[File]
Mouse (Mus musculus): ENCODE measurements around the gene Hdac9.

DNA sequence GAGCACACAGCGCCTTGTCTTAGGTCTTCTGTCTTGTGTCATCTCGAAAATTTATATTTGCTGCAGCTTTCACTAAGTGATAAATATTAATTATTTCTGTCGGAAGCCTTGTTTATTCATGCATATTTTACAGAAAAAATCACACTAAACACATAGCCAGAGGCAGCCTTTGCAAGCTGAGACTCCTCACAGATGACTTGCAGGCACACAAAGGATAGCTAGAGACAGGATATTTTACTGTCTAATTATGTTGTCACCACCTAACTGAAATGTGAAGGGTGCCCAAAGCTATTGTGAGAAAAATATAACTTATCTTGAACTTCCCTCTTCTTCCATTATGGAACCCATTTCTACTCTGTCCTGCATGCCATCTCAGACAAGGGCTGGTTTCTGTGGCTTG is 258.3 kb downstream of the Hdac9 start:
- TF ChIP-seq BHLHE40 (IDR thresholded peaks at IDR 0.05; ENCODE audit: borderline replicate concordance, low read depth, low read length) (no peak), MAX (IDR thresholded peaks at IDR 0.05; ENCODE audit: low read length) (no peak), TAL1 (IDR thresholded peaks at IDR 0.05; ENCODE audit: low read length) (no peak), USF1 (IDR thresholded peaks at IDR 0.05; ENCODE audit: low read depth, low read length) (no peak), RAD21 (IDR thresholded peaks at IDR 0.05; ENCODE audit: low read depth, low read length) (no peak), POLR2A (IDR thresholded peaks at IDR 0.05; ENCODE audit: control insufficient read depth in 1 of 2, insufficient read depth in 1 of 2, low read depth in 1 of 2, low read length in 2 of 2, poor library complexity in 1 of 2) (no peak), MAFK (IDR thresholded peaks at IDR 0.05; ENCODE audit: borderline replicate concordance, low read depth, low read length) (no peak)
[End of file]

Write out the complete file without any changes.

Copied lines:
Mouse (Mus musculus): ENCODE measurements around the gene Hdac9.

DNA sequence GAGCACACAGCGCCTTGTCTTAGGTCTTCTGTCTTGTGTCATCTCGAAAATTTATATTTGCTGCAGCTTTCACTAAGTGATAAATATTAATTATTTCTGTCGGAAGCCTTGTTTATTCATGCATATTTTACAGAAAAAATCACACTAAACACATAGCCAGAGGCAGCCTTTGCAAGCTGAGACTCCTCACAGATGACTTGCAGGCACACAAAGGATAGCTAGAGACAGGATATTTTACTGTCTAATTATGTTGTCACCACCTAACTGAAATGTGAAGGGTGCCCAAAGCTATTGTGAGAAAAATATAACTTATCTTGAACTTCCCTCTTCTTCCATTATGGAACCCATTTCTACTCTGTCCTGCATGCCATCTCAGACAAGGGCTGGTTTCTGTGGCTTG is 258.3 kb downstream of the Hdac9 start:
- TF ChIP-seq BHLHE40 (IDR thresholded peaks at IDR 0.05; ENCODE audit: borderline replicate concordance, low read depth, low read length) (no peak), MAX (IDR thresholded peaks at IDR 0.05; ENCODE audit: low read length) (no peak), TAL1 (IDR thresholded peaks at IDR 0.05; ENCODE audit: low read length) (no peak), USF1 (IDR thresholded peaks at IDR 0.05; ENCODE audit: low read depth, low read length) (no peak), RAD21 (IDR thresholded peaks at IDR 0.05; ENCODE audit: low read depth, low read length) (no peak), POLR2A (IDR thresholded peaks at IDR 0.05; ENCODE audit: control insufficient read depth in 1 of 2, insufficient read depth in 1 of 2, low read depth in 1 of 2, low read length in 2 of 2, poor library complexity in 1 of 2) (no peak), MAFK (IDR thresholded peaks at IDR 0.05; ENCODE audit: borderline replicate concordance, low read depth, low read length) (no peak)